Friday, May 22, 2020


Lord Marshmorton's servants enter a gambling pool run by Keggs, the chief butler, to predict whom his daughter Lady Alyce (Joan Fontaine) will marry. They all pick names out of a hat—with Keggs cheating to pick Reggie, a pleasant but unappealing hanger-on whom Alyce's aunt Caroline is pushing on her—but by the time teenage servant Albert gets to pick, the names are gone, so he picks "Mr. X," any currently unknown man who might enter the picture. So who enters the picture? American musical star Jerry Halliday (Fred Astaire). Alyce meets him briefly in London when he lets her share his cab. When Albert hears of the incident, he writes Jerry a letter, signed Lady Alyce, saying she's in love with him and inviting him to swing by the castle sometime. So he does, accompanied by his manager (George Burns playing a character named George Burns) and his scatterbrained secretary (Gracie Allen playing a character named Gracie Allen). Of course, Jerry and Alyce begin to fall in love for real. Because Aunt Caroline continues to push for Reggie, the ornery Lord Marshmorton connives with Jerry to ensure his victory. But complications ensue: for one, Alyce is apparently interested in another American she met in Switzerland. And when George gets a PR piece published implying that Jerry is a playboy and Alyce is just another conquest, Alyce turns Jerry away. But as this is a Hollywood musical comedy, we know the couple will have a happy ending.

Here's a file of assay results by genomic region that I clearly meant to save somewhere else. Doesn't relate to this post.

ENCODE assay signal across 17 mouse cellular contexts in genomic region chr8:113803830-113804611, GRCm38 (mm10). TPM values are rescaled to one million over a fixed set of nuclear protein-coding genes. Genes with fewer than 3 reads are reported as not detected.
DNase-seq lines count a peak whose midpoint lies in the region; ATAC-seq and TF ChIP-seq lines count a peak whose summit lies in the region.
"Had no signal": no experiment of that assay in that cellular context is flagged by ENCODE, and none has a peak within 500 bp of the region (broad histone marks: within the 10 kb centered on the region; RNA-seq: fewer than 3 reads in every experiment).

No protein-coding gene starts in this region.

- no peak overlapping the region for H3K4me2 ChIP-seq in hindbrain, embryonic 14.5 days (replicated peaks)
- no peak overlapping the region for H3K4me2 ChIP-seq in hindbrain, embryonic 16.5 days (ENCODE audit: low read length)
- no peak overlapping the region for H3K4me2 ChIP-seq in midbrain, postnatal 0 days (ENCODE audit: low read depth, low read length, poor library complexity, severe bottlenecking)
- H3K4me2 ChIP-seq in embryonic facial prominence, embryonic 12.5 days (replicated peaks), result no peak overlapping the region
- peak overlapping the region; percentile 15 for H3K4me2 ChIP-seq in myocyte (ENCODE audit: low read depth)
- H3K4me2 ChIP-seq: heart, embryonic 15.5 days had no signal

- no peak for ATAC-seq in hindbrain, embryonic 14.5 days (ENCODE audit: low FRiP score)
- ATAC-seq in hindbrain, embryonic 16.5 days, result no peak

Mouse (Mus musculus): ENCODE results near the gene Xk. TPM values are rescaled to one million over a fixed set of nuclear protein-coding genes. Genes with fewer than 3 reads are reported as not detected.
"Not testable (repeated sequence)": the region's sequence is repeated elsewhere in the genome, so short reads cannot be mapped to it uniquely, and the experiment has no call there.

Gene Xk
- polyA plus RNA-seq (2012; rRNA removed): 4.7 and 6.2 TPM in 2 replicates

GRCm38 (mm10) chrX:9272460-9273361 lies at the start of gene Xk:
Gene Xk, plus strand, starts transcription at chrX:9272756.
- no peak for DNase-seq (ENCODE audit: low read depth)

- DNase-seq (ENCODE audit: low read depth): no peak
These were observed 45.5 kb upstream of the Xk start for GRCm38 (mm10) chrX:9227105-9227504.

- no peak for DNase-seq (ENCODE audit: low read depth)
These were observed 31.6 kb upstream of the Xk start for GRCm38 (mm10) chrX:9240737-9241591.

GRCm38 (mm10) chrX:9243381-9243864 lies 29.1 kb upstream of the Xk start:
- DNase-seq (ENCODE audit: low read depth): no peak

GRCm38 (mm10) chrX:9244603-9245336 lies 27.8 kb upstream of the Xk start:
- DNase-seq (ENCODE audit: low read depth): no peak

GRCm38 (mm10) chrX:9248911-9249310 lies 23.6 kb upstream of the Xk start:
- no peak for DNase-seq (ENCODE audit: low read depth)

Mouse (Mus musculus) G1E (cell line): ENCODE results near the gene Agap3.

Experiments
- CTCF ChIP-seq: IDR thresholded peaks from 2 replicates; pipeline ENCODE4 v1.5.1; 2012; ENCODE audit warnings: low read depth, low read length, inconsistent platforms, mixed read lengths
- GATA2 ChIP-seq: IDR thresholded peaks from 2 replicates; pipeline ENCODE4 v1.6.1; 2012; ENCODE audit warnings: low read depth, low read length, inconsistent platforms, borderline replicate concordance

This is the first movie Fred Astaire made without Ginger Rogers since hitting the big time with her back in 1933. It's not a bad movie, but, aside from the mistaken identity romance at the center of the plot, it doesn't bear much resemblance to the movies Astaire had been making with Rogers so it was a commercial disappointment. First of all, the splashy art deco trappings of the earlier films are gone; it's still set among the rich and famous, but in an old English mansion. Fontaine is pleasant enough, and she's not a passive insecure ninny as she would be in some of her later movies (REBECCA, SUSPICION), but she's not Ginger Rogers. She and Astaire only share one dance and, though Fontaine is OK, the scene generates none of the romance or humor that a number shared with Rogers would have. What the movie does have is the slightly surreal humor of Gracie Allen and her husband George Burns. In fact, they are the reason for watching. Every time I see Burns and Allen in a movie or a TV clip, I think I won't find them funny anymore, but I always wind up laughing at Gracie's exquisitely daffy timing and George's generous straight-man routine. Not only are they the high point of the film, they even get, with Astaire, the two best dance numbers, a long bit in an amusement park and a shorter one with whisk brooms as props. The wonderful Reginald Gardiner is perfect as the obnoxious Keggs, Montagu Love has a nice light touch as Fontaine's father, and child actor Harry Watson is a fun Albert. At 100 minutes, it's really too long—the last 15 minutes feel like an hour—but even second-rate Astaire is enjoyable. Pictured are Astaire, Allen and Burns. [TCM]

No comments: